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„ V Compute the AC and DC parameters for a common emitter amplifier


2 V uild a common emitter amplifier circuit and measure the DC parameters, the AC input
resistance and the voltage gain Observe the phase relationship between the input and
output signals
3 V redict and test the effects of certain faults in a common emitter amplifier

à 

his experiment involved the building of a common emitter amplifier A signal generator was used to
provide an input waveform of „ frequency and 300mV peatopea voltage A „2V DC signal was
also applied using an adjustable power supply he circuit was built according to the following
specifications:

0 

  
„ V he resistances of the 6 resistors used in the circuit shown in Figure „„ were measured
using a multimeter heir listed and measured values are presented in able „„

^

    
V
^V „0 9
^ 4 4 62
^ 0 „00 0 099
^V 0 330 0 3294
^ „0 0 99
^ „0 9

        
2.V T e e e c  v es  e se
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 VTH2„2)]V4.62„4.42)„2

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TH„ 2„2„2)45.26„4.42

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)]3.440.)3.„4„0„)0.429„)]

6.65 6.65„05 ees.



6.65  6.65„03 ees.


„)6.335  6.335„03 ees.

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VV)„]V2]0
V„2)9.]V4.62]6.65„050
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ë V  3 63 Volts

he emitter voltage VE is given by applying Ohm͛s law at the emitter terminal:

VE  IE x (RE„  RE2  0 0063 x (429 „

 2 93 Volts

he collector voltage can be calculated by applying Ohm͛s law on the collector resistor:

IC  (VCC  VC  RC

VC  VCC  ICRC  „2 (6 65 mA (0 99 

VC  5 30„ Volts

Finally, the collectoremitter voltage is given by:

VCE  VC  VE  5 30„  2 93

 2 3„ Volts

3 V he circuit in Figure „  2 above (the DC voltage divider circuit was constructed on the
breadboard For simplicity, the AC components were not connected at this stage he signal
generator was also left off he DC power supply was set to „2V and measurements were
taen using a multimeter An outline of how each measurement was taen is given:

he base voltage was taen as the voltage across the 4  resistor, R2
he emitter voltage was taen as the voltage across both the emitter resistances ence,
one of the multimeter probes was connected to one end of the „00 resistor, while the
other was connected to the other end of the 330 resistor
he collector voltage was taen as „2V minus the voltage across the „ 0 resistor, RC
he collectoremitter voltage was taen by connecting the multimeter across the
collector and emitter pins on the   itself

he results obtained in this section were tabulated and are given here:

  
  
 
  

V V V
V  VV 
VV
V  VV  VV
V 

VV V
V  VV  V
V 
VV  V


4 V he theoretical AC parameters were calculated for the amplifier hese included emitter AC
voltage Ve, small signal output resistance between base and emitter re, voltage gain Av, the
output voltage Vout and the total input resistance Rin(tot he AC equivalent circuit for this
amplifier is given by:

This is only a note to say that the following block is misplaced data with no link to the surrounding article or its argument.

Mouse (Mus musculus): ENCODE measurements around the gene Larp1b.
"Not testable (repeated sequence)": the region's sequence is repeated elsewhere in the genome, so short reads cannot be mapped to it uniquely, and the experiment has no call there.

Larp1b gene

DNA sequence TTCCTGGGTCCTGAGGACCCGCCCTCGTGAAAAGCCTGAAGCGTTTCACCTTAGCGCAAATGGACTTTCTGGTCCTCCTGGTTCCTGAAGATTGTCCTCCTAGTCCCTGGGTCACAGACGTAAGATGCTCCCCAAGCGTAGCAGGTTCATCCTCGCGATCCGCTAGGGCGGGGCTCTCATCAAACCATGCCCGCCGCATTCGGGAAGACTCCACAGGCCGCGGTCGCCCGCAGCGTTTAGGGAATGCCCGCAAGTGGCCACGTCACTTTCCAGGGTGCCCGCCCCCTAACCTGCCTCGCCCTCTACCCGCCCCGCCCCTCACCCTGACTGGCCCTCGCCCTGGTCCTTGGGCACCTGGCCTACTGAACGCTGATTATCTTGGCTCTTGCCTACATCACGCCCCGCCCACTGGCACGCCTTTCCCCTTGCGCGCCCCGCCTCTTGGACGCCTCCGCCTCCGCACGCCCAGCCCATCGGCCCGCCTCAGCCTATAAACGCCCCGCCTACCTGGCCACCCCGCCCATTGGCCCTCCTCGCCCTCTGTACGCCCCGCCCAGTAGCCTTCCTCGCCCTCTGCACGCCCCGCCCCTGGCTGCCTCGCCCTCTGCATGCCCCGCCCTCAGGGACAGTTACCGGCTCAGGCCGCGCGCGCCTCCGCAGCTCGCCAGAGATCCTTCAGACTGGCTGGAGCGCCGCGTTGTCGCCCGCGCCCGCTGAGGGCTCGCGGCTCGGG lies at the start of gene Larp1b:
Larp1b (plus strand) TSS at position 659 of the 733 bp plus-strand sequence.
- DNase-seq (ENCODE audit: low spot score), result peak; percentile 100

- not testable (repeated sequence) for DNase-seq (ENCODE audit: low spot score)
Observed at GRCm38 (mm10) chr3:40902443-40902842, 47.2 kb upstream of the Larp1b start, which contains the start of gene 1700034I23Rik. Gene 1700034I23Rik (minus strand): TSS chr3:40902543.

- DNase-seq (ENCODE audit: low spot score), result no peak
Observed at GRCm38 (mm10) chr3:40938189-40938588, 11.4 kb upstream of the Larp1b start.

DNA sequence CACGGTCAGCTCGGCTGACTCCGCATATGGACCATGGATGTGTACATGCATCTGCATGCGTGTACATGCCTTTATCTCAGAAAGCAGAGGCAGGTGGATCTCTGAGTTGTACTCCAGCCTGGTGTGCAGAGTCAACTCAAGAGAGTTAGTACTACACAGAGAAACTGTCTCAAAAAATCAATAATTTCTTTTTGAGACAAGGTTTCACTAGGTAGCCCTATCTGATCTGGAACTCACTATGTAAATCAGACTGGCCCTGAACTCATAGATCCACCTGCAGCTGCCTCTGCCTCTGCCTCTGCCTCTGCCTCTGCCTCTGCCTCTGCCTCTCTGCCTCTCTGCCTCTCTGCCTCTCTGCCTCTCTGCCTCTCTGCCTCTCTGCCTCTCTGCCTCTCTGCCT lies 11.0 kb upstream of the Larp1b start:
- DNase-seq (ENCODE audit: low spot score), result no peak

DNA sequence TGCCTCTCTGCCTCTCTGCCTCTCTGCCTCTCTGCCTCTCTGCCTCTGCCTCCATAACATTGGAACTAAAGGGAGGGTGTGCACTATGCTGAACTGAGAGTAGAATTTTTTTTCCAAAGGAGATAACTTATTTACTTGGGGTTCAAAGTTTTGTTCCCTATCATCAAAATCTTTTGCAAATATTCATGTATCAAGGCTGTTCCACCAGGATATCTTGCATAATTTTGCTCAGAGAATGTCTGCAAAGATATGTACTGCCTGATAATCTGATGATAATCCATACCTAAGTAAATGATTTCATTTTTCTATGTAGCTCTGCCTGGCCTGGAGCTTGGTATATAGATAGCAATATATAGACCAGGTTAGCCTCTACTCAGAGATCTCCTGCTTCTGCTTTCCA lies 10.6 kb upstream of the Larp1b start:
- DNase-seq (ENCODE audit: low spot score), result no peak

0 

9
 
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he small signal output resistance reis given by:

re  26mV  IEQ

From the calculations done in step (2 we already now that IEQ  6 335 mA ence,

re  3 05

he emitter AC voltage Ve is equal to the voltage drop across the combined emitter resistances re 
RE„ Due to the nature of parallel resistors, the voltage drop across these resistors is equal to the
source voltage:

Ve  Vin  300 mVpp

ence the AC signal emitter voltage is 300mV peatopea

he voltage gain AV is given by:

AV   R͛L  (re  RE„

Where, R͛L  RC RL  0 99   9    (0 99   9    99 „

AV  99 „  (3 05  99 

AV   69

he theoretical output voltage is given by the multiplying the peatopea value of the input signal
by the voltage gain:

VO  AVVin   69 x 300mV  2 6„ V

ence, the theoretical output voltage VO has a value of 2 6„ volts peatopea


he total input resistance Rin(tot is given by the parallel combination of the following resistors:

Rin(tot  R  (re  RE„

Where, R  R„ R2  3 „4 

Rin(tot  3 „4  „00(„03 505  2 409 

ence, the total input resistance is 2 409 

5 V he signal generator was turned on and the required „ 0  300mV peatopea signal was
applied to the circuit his time, a cathode ray oscilloscope (CRO was used to observe the
waveforms and to measure the AC parameters 

Once again, a brief explanation of how each measurement was determined is given he
table of results is provided after:

 he probe hoo was connected to the positive terminal of the capacitor C„ he alligator
clip was grounded 
 he alligator clip was connected to ground, while the hoo was connected to the emitter
terminal on the  
 he alligator clip was connected to ground, while the hoo was connected to the emitter
terminal on the  
 
he probe hoo was connected to the collector terminal on the   while the alligator
clip was connected to ground
he peatopea output signal voltage Vout was divided by the peatopea value
measured for the input signal Vin

he voltage gain AV is calculated from the input and output voltages
AV  Vo / Vin  2 24 V / 0 3 V   4
he negative sign indicates that the output signal is inverted when compared to the input
signal

It is clear from the table above, that the peatopea emitter voltage is actually less than
the peatopea value of the input signal W